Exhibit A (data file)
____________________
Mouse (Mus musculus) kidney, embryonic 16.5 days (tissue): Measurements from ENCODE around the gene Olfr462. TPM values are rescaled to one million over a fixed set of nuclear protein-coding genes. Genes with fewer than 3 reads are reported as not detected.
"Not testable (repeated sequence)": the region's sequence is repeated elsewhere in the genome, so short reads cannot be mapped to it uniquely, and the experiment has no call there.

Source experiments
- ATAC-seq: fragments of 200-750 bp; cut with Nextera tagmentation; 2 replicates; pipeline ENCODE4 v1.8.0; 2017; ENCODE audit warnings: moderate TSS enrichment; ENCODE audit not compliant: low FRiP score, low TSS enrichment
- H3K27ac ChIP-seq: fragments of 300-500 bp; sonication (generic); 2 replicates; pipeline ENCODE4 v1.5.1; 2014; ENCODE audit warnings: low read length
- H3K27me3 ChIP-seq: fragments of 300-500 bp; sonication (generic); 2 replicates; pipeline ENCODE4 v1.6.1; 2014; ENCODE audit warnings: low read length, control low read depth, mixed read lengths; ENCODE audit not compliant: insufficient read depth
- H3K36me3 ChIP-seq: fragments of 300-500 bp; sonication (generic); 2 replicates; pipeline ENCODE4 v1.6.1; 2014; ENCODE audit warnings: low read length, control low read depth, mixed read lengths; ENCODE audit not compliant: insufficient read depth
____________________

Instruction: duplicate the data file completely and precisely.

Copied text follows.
Mouse (Mus musculus) kidney, embryonic 16.5 days (tissue): Measurements from ENCODE around the gene Olfr462. TPM values are rescaled to one million over a fixed set of nuclear protein-coding genes. Genes with fewer than 3 reads are reported as not detected.
"Not testable (repeated sequence)": the region's sequence is repeated elsewhere in the genome, so short reads cannot be mapped to it uniquely, and the experiment has no call there.

Source experiments
- ATAC-seq: fragments of 200-750 bp; cut with Nextera tagmentation; 2 replicates; pipeline ENCODE4 v1.8.0; 2017; ENCODE audit warnings: moderate TSS enrichment; ENCODE audit not compliant: low FRiP score, low TSS enrichment
- H3K27ac ChIP-seq: fragments of 300-500 bp; sonication (generic); 2 replicates; pipeline ENCODE4 v1.5.1; 2014; ENCODE audit warnings: low read length
- H3K27me3 ChIP-seq: fragments of 300-500 bp; sonication (generic); 2 replicates; pipeline ENCODE4 v1.6.1; 2014; ENCODE audit warnings: low read length, control low read depth, mixed read lengths; ENCODE audit not compliant: insufficient read depth
- H3K36me3 ChIP-seq: fragments of 300-500 bp; sonication (generic); 2 replicates; pipeline ENCODE4 v1.6.1; 2014; ENCODE audit warnings: low read length, control low read depth, mixed read lengths; ENCODE audit not compliant: insufficient read depth